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Get ahead of college debt now

Key Points

  • While education costs continue to rise, so does the value of a college degree
  • College saving plans can help you keep up with rising tuition costs
  • Saving for education expenses could lower your tax burden 

 

The numbers can be staggering: 71% of students come out of college with loans, and the average debt per graduate can be $28,650or more, depending on the type of school attended. The overall education debt of $1.56 trillion nationwide exceeds all outstanding credit card balances combined.

These statistics aren’t that surprising, considering four years at a private college with room and board just topped $194,040 and $85,480 for a public university, according to 2018-19 figures from the College Board.3 The good news? Higher education continues to offer a significant return on investment, with college students who graduated with a degree earning nearly a third as much as those without degrees.4

With student loan debt and education costs at all-time highs, many parents are examining which tradeoffs are the most effective when trying to keep their kids out of debt while also staying on track to a confident retirement. 

So where do you start? First you’ll want to define education goals and associated costs. Then you can begin building an education savings strategy. 

An Ameriprise advisor can assist with projecting future educational costs, addressing more complex planning needs for multiple children and finding the best savings strategy for your goals.

Here are three education savings vehicles that could help you stay ahead of rising costs.

1. 529 saving plans

Commonly referred to as “the 401(k) of education savings,” this popular education investment tool allows earnings to grow federally tax-deferred. Many states offer tax breaks as well, including deductions for contributions and tax-exempt distributions used for qualified expenses. Anyone can invest in a 529 — from grandparents to kids wanting to pitch in on their education.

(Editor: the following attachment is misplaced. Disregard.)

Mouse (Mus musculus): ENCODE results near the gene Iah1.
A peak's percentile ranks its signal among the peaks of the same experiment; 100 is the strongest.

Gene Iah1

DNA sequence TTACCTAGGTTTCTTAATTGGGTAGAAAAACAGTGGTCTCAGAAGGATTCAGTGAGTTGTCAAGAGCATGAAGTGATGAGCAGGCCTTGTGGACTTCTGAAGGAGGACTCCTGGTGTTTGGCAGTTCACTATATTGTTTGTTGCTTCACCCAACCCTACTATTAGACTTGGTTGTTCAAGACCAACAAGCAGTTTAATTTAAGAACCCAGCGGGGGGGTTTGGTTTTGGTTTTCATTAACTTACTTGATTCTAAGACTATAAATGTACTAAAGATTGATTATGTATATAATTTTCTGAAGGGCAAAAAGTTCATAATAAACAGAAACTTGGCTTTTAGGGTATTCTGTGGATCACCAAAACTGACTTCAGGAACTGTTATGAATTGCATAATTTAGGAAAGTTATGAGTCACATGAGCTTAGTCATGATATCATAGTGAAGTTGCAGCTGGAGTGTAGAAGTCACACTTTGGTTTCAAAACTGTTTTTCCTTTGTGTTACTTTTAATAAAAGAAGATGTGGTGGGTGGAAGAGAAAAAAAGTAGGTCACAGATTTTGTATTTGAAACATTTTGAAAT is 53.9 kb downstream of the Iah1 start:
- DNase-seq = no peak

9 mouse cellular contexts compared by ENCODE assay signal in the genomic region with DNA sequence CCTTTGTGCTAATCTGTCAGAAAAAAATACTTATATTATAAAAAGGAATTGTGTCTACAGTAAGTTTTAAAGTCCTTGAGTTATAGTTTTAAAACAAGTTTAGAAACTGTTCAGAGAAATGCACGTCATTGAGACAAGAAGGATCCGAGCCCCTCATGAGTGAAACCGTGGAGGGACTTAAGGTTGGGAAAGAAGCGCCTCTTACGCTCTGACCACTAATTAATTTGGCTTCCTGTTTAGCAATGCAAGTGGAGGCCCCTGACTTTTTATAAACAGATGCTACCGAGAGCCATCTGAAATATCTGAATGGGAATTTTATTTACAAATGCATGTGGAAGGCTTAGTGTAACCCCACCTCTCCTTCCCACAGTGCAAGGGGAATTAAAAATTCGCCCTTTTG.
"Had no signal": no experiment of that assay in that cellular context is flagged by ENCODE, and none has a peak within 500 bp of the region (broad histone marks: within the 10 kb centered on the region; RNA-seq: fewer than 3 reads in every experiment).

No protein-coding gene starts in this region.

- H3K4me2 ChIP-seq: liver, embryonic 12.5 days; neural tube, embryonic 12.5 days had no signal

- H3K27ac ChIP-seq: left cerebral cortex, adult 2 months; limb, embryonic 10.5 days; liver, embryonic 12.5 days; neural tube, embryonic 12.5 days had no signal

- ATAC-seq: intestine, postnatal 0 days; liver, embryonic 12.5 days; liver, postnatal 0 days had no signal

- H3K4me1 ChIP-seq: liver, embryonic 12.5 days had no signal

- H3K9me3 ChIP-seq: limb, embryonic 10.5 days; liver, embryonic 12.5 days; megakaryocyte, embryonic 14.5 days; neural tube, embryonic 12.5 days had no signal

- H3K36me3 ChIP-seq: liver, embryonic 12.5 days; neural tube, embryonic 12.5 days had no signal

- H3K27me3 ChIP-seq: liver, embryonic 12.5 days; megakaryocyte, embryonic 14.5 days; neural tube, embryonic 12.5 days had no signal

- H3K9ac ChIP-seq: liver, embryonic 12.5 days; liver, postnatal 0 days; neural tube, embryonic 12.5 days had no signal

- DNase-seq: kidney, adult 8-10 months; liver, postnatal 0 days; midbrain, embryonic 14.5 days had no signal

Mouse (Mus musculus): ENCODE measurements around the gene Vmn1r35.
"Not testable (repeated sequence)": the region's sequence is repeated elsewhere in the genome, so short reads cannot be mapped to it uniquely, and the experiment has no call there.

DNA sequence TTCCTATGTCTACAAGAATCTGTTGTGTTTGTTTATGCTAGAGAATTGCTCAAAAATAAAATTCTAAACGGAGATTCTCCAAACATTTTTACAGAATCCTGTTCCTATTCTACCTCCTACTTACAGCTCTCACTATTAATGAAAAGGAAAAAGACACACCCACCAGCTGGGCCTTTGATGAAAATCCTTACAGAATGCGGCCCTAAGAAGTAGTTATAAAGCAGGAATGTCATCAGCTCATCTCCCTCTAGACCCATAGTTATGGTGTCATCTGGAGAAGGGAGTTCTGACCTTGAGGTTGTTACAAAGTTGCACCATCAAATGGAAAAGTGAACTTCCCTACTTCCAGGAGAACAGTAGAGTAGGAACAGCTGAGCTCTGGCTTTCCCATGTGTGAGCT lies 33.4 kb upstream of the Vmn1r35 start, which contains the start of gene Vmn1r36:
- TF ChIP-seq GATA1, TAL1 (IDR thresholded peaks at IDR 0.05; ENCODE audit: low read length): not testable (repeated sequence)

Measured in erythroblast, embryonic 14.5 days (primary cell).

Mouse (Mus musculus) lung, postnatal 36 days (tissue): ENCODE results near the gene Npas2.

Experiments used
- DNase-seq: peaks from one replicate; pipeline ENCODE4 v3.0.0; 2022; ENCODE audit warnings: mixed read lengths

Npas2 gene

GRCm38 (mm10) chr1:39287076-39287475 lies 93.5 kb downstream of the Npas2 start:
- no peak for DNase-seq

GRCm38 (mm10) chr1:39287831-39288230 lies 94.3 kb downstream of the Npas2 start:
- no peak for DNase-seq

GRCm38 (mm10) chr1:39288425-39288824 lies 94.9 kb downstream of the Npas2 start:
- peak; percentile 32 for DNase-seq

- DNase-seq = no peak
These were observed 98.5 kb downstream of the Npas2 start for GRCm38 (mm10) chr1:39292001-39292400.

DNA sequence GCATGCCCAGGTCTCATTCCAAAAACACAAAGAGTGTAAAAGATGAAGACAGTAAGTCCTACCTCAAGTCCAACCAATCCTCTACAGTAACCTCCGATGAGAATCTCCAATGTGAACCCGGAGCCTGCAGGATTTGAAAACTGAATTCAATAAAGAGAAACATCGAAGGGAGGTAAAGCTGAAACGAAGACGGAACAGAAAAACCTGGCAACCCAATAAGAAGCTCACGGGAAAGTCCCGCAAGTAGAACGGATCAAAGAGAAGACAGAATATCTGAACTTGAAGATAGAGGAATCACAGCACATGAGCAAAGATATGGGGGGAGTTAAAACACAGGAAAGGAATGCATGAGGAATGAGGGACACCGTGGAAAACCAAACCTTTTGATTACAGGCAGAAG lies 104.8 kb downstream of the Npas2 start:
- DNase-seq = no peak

The best part? Distributions aren’t taxed at the federal level and in most cases at the state level, as long as they’re spent on qualified education expenses. Nearly every state offers at least one 529 plan, and the funds can be used at any accredited college or university in the country (as well as some foreign institutions).

With the passage of the 2017 tax law, withdrawals from 529 plans – up to $10,000 a year – may now also be used for K–12 tuition at eligible institutions. This gives investors the choice to apply funds toward either college expenses or K-12 school tuition for younger children or grandchildren.

Keep in mind that not all 529 accounts provide an extensive selection of investments which may impact how investors can balance risk and growth. An advisor can help you select a plan based on individual needs and goals.

2. Coverdell savings account

Another option is a Coverdell Education Savings Account (CESA), which was left unchanged in the 2017 tax law. A CESA can be used for qualified education expenses including college tuition as well as K–12 education expenses for younger family members. Like a 529, earnings grow tax-deferred, and qualified withdrawals are exempt from federal income tax and may be free from state taxes. Contributions are limited to $2,000 annually per beneficiary, so these accounts are often used in tandem with a 529 plan.

Unlike a 529 plan, income restrictions apply and a CESA is more limited when it comes to age — contributions must be made before the beneficiary reaches age 18, and withdrawals must be made before the beneficiary reaches age 30, unless the child is a special-needs beneficiary.

How potential savings over an 18-year period could help pay for the average cost for 4 years at a private college5:

Example is hypothetical, does not consider taxes or other possible fees, and is not a guarantee of financial results.